Display Settings:

Format

Send to:

Choose Destination
Am J Surg Pathol. 2004 Aug;28(8):1007-16.

Lymphangiogenesis in lymphangioleiomyomatosis: its implication in the progression of lymphangioleiomyomatosis.

Author information

  • 1Department of Pathology, Juntendo University School of Medicine, 2-1-1 Hongo, Bunkyo-ku, Tokyo 13-8421, Japan. kumasaka@med.juntendo.ac.jp

Abstract

Lymphangioleiomyomatosis (LAM) is characterized by the proliferation of abnormal smooth muscle cells (LAM cells) in the lungs, lymph nodes, and/or other organs. We examined lymphangiogenesis using immunohistochemistry for Flt-4 (VEGFR-3), a new specific marker for lymphatic endothelial cells, as well as the expression of vascular endothelial growth factor (VEGF)-C in LAM. Specimens were obtained from 6 autopsy cases, a single lung transplant case, and 8 surgical cases for analyses. We demonstrated that lymphatics were extremely abundant in both pulmonary and extrapulmonary LAM and that lymphatic endothelial cells not only proliferated encompassing LAM foci but also infiltrated the intra-LAM foci, and that in advanced LAM, lymphangiogenesis involved vascular walls and interstitium surrounding the area where LAM cells proliferate. In contrast, angiogenesis, confirmed with CD31 immunostaining, was observed less in the LAM foci. LAM cells demonstrated positive reactivity against anti-VEGF-C antibody at varying intensities. Significant correlation (P < 0.001) was noted between the degree of lymphangiogenesis in LAM or VEGF-C expression on LAM cells and lymphagioleiomyomatosis histologic score (LHS), which represents the histologic severity of pulmonary LAM and has been reported to have prognostic significance. Our study is likely to provide a novel point of view on the pathophysiologic significance of lymphangiogenesis in LAM.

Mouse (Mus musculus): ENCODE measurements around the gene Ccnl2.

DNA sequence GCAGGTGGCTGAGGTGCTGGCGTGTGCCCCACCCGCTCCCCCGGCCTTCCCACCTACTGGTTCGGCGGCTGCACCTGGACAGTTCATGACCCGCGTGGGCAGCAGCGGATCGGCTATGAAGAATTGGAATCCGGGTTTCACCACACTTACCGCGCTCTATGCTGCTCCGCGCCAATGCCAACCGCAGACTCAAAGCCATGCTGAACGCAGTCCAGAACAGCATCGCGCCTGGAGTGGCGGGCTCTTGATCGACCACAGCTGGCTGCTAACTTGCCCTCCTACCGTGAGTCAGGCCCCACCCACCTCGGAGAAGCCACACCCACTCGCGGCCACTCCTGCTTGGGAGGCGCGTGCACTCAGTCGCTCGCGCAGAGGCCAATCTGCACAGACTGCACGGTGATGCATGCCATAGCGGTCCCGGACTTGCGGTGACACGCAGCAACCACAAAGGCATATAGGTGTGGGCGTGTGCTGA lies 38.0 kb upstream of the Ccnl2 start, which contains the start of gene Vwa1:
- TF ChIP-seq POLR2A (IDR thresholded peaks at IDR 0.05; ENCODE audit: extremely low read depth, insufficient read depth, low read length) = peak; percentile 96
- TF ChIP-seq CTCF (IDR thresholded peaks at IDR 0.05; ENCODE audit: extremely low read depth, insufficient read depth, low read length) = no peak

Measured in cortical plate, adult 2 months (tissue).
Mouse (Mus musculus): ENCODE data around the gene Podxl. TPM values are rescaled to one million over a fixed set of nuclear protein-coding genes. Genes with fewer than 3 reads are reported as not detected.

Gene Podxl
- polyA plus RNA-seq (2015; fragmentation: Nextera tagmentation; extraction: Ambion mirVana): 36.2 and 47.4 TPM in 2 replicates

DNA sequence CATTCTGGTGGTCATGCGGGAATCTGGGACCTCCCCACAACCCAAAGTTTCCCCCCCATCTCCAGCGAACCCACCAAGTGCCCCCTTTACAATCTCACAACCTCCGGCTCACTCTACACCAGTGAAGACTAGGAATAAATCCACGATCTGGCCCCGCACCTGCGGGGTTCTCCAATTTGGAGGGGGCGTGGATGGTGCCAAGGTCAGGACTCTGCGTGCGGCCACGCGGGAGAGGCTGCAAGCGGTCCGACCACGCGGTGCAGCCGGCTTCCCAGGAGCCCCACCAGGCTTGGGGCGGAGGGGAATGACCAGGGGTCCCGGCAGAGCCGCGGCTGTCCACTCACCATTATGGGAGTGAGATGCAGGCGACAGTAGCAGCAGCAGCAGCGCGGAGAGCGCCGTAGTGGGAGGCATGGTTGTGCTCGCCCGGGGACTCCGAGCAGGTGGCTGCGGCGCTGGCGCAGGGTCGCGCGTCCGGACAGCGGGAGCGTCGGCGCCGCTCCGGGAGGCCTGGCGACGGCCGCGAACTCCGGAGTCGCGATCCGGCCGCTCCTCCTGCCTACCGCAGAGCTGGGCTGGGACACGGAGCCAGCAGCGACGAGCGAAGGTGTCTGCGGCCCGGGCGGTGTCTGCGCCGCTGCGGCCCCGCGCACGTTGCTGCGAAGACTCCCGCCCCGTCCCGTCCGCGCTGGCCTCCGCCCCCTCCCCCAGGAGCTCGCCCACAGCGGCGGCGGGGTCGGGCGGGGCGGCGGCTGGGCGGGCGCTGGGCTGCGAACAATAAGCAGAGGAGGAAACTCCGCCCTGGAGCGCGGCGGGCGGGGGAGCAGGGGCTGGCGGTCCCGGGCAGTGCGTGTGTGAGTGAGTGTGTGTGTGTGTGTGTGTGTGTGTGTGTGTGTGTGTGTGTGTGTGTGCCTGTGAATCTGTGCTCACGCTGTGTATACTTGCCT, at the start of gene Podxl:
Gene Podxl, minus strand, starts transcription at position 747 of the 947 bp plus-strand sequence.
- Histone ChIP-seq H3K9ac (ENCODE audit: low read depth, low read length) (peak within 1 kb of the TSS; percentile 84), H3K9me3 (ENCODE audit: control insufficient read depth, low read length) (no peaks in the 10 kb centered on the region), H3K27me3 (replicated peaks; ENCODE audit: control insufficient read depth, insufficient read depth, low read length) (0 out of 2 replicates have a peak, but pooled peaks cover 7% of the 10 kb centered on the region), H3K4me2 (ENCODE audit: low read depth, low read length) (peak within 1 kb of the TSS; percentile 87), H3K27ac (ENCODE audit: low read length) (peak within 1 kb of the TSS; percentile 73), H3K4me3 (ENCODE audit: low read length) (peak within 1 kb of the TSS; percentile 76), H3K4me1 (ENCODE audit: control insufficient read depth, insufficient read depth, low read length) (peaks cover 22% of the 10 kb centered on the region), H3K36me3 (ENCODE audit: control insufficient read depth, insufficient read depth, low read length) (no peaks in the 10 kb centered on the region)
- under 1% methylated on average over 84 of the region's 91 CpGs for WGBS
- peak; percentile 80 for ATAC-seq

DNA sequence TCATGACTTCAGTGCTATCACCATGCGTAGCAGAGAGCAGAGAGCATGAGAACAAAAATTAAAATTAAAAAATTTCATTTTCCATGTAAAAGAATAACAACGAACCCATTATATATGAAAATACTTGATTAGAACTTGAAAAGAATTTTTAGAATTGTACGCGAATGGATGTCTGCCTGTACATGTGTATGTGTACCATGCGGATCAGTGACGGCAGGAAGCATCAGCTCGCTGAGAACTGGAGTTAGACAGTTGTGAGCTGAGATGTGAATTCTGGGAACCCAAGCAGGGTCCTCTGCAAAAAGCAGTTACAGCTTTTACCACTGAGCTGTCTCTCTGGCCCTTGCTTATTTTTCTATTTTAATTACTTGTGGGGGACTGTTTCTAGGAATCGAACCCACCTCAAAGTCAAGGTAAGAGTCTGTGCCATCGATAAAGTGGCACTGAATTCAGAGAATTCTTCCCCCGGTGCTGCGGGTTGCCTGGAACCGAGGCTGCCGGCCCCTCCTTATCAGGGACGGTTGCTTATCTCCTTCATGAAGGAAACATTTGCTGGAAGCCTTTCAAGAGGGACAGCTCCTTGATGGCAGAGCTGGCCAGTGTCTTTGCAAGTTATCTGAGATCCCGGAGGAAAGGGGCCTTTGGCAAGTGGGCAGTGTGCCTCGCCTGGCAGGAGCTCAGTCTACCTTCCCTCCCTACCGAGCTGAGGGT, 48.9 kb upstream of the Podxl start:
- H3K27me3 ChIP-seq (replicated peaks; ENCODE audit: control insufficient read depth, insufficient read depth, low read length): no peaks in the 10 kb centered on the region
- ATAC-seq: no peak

PMID:
15252306
[PubMed - indexed for MEDLINE]
PubMed Commons home

PubMed Commons

0 comments
How to join PubMed Commons

    Supplemental Content

    Full text links

    Icon for Lippincott Williams & Wilkins
    Loading ...
    Write to the Help Desk